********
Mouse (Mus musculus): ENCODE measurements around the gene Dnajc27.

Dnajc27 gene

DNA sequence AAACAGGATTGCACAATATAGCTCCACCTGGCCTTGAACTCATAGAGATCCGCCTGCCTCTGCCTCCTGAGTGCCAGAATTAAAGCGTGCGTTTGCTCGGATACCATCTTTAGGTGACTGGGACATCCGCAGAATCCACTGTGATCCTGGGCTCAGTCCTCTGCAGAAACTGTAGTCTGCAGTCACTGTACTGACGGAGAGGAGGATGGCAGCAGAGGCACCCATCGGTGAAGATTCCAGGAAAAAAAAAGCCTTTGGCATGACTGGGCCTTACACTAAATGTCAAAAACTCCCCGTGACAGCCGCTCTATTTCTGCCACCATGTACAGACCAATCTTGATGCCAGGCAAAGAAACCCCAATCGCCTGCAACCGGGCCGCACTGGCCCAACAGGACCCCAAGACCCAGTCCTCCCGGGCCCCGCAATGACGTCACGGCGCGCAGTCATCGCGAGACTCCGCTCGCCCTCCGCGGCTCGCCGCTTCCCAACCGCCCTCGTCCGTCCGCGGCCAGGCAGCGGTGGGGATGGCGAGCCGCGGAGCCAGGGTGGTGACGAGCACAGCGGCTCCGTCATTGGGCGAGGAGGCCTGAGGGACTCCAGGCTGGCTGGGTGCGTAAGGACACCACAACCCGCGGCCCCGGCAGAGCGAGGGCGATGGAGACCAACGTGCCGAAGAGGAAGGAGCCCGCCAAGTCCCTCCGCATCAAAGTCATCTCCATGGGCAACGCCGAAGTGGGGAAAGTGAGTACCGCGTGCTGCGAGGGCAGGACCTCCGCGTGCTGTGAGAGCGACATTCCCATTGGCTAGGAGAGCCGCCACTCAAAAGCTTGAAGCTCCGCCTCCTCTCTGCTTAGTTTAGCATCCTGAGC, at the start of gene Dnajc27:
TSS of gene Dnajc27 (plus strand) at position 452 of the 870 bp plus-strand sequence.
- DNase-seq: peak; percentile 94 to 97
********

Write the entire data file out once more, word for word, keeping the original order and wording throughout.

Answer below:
Mouse (Mus musculus): ENCODE measurements around the gene Dnajc27.

Dnajc27 gene

DNA sequence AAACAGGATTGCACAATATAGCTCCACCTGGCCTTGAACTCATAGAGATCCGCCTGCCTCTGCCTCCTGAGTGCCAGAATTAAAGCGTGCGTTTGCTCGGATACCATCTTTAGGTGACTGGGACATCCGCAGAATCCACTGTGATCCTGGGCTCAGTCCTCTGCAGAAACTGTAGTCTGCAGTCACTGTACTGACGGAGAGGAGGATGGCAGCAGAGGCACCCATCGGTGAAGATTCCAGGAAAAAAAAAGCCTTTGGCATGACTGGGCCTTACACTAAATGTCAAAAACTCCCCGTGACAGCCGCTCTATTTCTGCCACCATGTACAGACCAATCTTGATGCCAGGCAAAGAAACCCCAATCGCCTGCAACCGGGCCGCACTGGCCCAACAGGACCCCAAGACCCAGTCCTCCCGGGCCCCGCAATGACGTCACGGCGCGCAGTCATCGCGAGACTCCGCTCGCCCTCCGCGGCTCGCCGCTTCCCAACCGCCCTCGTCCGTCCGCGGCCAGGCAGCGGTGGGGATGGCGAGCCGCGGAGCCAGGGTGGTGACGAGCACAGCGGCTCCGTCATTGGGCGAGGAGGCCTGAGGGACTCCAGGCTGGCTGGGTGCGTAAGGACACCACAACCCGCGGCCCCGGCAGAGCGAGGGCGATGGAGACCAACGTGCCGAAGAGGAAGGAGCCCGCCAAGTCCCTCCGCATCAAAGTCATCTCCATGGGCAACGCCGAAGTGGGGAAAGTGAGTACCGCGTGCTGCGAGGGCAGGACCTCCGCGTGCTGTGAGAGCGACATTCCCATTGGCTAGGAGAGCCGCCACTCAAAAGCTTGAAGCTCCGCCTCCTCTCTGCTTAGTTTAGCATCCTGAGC, at the start of gene Dnajc27:
TSS of gene Dnajc27 (plus strand) at position 452 of the 870 bp plus-strand sequence.
- DNase-seq: peak; percentile 94 to 97